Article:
Brandi Grissom of the Dallas Morning News (DMN) has, yet again, raised the specter of our county jails becoming the venue of reluctant choice for the feeding, housing and (lack of) treatment of the mentally ill. Grissom writes:
State mental hospitals are once again out of room for the criminally insane.
More than 380 men and women statewide are waiting in county lockups, sometimes for months on end, because state mental health facilities don’t have enough beds to provide treatment for inmates declared incompetent to stand trial.This problem will only become worse. There is a tangible lack of access to mental health services, at least among the unsophisticated, uneducated and working (and not working) poor whose children show signs of mental illness. Thus, many adolescents who initially develop symptoms of schizophrenia are not treated. Adolescence is the first and best opportunity to diagnosis and treat this potentially dangerous mental illness. Instead many turn to self medication. This only serves to aggravate the problem in the long term.
Many adolescents with psychosis act out and become enmeshed in the juvenile justice system, just to be handed off to the adult system when they turn 17 years of age. The juvenile justice and adult criminal justice systems have simply become the de facto treatment system for this category of mentally ill.
State lawmakers are in slash-the-state-budget mode. Our state judiciary has been as effective as a neutered pup in their role as judicial watchdog of state constitutional rights. Witness the the Austin Court of Appeals' recent decision allowing draconian cuts in reimbursement to providers of home care therapy for autistic and disabled children. From another DMN story this week by Robert T. Garrett;
Some have warned the cuts would disrupt care for tens of thousands of disabled children, especially in rural Texas. But the the three Republican judges who heard the case said providers and patients lacked jurisdiction to sue. The plaintiffs have no vested right to a certain reimbursement fee, the judges ruled.
'Medicaid benefits are entitled to constitutional protection, but this protection does not mandate that a Medicaid participant has access to a particular provider or that a participant’s provider will continue to receive payment or reimbursement rates at a previously set amount,' Justice Melissa Goodwin wrote.Translated, this means although the state constitution entitles the poor to benefits, those benefits can be so parsed as to make them unobtainable. A right without means of delivery is one that as a practical matter does not exist. This toothless right will therefore result in these children growing into the cast offs now warehoused in our county jails.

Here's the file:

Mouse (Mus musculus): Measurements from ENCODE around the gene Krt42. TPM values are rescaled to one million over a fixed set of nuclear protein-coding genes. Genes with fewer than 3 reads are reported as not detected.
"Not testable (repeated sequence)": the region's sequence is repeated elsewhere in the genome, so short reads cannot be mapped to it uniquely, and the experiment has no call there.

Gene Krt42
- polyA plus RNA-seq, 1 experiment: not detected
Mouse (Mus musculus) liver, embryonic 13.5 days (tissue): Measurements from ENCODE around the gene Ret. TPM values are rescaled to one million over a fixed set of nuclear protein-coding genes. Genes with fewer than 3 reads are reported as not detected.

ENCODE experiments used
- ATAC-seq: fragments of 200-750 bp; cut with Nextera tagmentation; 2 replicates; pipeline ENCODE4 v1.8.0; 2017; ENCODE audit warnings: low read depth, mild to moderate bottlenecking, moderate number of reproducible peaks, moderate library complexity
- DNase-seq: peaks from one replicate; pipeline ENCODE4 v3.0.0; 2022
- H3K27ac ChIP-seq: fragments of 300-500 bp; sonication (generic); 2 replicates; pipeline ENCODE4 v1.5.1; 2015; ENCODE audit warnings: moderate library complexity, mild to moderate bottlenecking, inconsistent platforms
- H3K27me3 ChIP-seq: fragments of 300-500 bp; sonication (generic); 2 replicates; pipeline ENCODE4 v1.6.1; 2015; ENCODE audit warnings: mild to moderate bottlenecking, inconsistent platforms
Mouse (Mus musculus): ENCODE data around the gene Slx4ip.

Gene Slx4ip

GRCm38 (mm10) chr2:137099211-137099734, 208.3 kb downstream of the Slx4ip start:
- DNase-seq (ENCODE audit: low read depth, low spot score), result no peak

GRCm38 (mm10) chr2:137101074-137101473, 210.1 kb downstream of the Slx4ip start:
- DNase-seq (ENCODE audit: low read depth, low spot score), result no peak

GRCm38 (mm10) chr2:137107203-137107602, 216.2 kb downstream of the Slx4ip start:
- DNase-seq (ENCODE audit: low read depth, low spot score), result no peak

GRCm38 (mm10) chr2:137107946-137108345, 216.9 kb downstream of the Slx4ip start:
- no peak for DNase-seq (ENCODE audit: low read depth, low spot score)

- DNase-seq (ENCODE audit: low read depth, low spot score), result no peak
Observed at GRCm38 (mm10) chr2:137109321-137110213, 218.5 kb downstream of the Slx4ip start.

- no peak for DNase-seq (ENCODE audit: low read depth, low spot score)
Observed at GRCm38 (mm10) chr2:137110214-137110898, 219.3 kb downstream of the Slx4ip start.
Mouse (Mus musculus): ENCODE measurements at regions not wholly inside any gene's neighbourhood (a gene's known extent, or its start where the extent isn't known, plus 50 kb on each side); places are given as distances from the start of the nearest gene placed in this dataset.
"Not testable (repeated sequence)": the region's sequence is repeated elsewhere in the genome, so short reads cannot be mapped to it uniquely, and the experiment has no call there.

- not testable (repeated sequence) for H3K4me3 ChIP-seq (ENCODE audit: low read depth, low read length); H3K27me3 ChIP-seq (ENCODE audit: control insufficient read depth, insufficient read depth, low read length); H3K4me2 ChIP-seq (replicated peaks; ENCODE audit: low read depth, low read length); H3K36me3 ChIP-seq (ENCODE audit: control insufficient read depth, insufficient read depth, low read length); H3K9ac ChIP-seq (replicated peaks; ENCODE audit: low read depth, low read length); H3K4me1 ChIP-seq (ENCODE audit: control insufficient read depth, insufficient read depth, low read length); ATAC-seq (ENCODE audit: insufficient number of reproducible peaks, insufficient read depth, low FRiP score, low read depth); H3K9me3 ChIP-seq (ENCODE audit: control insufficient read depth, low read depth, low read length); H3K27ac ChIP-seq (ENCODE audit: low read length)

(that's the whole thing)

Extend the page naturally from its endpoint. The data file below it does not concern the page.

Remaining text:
The average county taxpayer does not seem to care. Why? Their taxpaying ox is in not in the proverbial ditch. Or so they think. Grissom attempts to imbue these taxpayers with a little knowledge. It is a "pay now or pay later" choice.
Taxpayers in large counties, such as Dallas, bear the brunt of the cost. Sheriffs, prosecutors and mental health advocates across the state are urging lawmakers and the department to find more space at state hospitals for mentally ill inmates. Jails, they say, don’t have the resources or the funds to deal with severely mentally ill inmates.
It leaves sheriffs in constant fear that their facility might see a suicide or face a lawsuit. The waits also complicate court cases for prosecutors. And advocates for the mentally ill say defendants’ constitutional rights are violated when they are forced to stay in lockups instead of getting the treatment courts have ordered.This does not consider those mentally ill who are currently undiagnosed because they have fallen through gaps of our social safety net big enough to drive an (unregulated) truck through. Many of the undiagnosed mentally ill are ticking time bombs in our jails waiting to go off.